Infamous Pirates > Howell Davis
Captain Howell Davis (ca. 1690 – 19 June 1719) was a Welsh pirate best known for starting the career of the infamous Bartholomew Roberts. While his career was exceptionally short for a pirate, his story is no less interesting. Davis was known for capturing at least fifteen known ships during his lifetime. Born in Milford Haven, Pembrokeshire, Wales, Davis first started his piracy career on July 11th, 1718.
Before becoming a pirate, Davis was a mate aboard a slaving ship named Cadogan. When the ship was captured by Edward England he was conscripted into joining their crew. However he said he would rather die than sign the pirate articles which impressed England so much he gave Davis command of the ship. With Davis in command of the Cadogan he and the crew set out for Brazil on July 18th, 1718 in order to sell the ship. However en-route his new crew mutinied against him and he found himself imprisoned on Barbados with charges of piracy.
Nassau & the Flying Gang
However Nassau was under occupation by Woodes Rogers and there were no pirates to be found there to assist him. From Nassau, Davis left aboard a sloop named Buck. While traveling, Davis and six crew members including Thomas Anstis and Walter Kennedy mutinied and overthrew the captain of Buck near the coast of Martinique. Davis was elected captain of the new ship and they set up their base at Coxon's Hole.
Davis was one of the few pirates that ventured out of the West Indies in order to continue pirating. Traveling as far away as the Cape Verde Islands off the coast of Africa, Davis captured a ship named the Saint James. The Saint James was a 26 cannon ship that Davis made his flagship after its capture.
Next Davis must have met up with Edward England again as he tried to form a partnership with the French pirate Olivier Levasseur and another pirate Thomas Cocklyn. One time while they were partners, Davis and Cocklyn seized a ship named Bird captained by William Snelgrave. When seeing the abuse of Snelgrave at the hands of Cocklyn's men, Davis took it upon himself to protect the captain. This made a favorable impression on the captain who documented the incident later for the authorities. After a while, the partnership between the pirates did not last and they fell out after a drunken confrontation.
Transferring onto a 32-gun ship named the Rover, Davis and his crew sailed south and captured many ships off the Gold Coast of Africa. Davis often conscripted crew members from captured ships to join his crew, and one ship in particular would contain Bartholomew Roberts who Davis forced to join his crew. Roberts however, was destined to become much more famous than his teacher in the later years of the 1720's.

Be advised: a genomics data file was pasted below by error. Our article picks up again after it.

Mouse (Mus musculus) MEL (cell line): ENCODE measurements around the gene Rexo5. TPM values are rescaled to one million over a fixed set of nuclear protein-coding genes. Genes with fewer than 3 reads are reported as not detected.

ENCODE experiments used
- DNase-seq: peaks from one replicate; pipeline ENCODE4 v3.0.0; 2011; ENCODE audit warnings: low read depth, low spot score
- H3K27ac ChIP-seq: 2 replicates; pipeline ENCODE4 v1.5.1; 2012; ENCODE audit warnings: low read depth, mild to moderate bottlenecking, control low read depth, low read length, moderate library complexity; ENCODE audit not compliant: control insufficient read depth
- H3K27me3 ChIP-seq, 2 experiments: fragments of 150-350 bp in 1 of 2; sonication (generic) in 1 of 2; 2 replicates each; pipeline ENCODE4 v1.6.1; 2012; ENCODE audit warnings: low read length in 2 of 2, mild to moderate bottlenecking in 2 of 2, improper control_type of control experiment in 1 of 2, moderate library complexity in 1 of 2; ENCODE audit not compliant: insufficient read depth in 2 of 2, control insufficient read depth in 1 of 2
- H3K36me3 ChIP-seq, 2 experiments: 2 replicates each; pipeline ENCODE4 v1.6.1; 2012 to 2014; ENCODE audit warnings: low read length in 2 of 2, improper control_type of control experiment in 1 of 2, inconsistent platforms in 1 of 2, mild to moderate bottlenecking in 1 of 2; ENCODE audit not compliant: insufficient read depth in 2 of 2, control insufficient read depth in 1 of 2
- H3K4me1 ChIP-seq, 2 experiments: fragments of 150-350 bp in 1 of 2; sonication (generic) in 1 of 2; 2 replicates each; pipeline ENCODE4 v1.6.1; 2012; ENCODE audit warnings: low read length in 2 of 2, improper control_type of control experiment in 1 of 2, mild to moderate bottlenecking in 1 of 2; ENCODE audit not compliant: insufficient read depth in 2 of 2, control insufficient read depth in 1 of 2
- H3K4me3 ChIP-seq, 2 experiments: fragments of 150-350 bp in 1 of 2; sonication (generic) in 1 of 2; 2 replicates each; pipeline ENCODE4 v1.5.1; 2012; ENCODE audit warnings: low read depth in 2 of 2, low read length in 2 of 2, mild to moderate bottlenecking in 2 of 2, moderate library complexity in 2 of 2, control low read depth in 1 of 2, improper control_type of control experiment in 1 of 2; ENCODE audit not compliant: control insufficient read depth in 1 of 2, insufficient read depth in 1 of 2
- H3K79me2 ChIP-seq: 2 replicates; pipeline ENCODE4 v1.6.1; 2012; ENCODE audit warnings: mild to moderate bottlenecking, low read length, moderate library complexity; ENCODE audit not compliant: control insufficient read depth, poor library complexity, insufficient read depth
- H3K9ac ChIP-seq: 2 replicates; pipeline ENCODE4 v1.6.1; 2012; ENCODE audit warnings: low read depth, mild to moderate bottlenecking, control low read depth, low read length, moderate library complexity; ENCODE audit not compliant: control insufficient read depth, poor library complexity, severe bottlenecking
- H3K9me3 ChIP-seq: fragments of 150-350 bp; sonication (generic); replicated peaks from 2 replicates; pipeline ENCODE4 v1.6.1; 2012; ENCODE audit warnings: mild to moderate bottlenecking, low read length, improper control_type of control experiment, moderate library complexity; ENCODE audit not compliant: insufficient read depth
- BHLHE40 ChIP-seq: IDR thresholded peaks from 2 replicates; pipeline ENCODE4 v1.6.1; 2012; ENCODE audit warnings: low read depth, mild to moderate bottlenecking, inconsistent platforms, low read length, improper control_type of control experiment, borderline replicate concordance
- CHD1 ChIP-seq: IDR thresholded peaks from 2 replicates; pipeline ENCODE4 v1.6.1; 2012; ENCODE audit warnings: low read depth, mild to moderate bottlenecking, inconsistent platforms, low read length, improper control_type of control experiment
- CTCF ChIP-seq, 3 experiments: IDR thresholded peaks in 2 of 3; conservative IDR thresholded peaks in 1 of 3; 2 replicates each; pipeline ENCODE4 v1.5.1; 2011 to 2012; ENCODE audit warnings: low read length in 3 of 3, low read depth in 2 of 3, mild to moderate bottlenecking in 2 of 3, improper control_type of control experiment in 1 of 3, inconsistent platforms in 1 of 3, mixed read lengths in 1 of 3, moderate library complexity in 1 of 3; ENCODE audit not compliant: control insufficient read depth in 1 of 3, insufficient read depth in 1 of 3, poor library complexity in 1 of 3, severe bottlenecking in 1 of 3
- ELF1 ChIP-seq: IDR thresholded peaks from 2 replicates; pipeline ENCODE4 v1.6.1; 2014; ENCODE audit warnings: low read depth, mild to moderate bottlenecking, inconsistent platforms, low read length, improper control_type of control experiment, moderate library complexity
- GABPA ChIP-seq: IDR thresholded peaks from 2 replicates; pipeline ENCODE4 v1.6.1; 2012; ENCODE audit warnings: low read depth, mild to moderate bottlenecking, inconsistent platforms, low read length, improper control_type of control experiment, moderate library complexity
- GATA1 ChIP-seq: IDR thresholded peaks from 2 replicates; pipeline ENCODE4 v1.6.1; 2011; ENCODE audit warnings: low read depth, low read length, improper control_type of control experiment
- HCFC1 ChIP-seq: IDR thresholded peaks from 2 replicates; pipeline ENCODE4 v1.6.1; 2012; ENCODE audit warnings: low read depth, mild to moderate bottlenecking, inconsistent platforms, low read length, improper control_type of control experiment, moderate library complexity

Next, Davis ventured to the Royal African Company slaving fort in Gambia. Here he pretended to be a legitimate merchant and privateer looking to buy slaves. Once he gained the confidence of the fort commander he and the crew was invited to a welcoming dinner. Once at the dinner, Davis pulled a pistol on the commander and his men captured the fort without a shot fired. Davis and the pirates then locked up all the soldiers, drank all of the rum and fired off the forts cannons for fun. They then ransomed the commander and made off with nearly £2,000.
A while later they seized a French ship by flying a pirate flag high above a large but under-equipped ship, forcing the more heavily armed French ship to surrender thinking it was outmatched. Davis was known for his ingenuity and his remarkable pirating skills.
Death & Legacy
Davis tried one of his boldest moves yet on the Portuguese island of Principe. Davis and his crew pretended to be Royal Navy pirate hunters in order to trick their way into kidnapping and ransoming the governor of the island. However, the governor was informed of their plan and set up an ambush of his own. As Davis was invited to call at the governor's fort for wine, the pirates were ambushed and killed on June 19th, 1719.
In the aftermath of Davis death in the Portuguese governors mansion, Bartholomew Roberts was elected captain. He proceeded to return to the island later that night and slaughtered most of the male population, as well as looting the city itself. This assault marks one of the few times pirates in the 18th century actually went on land to kill, maim and plunder, however this was more of revenge than anything else. Satisfied with avenging Davis' death, Roberts and the crew continued on plundering.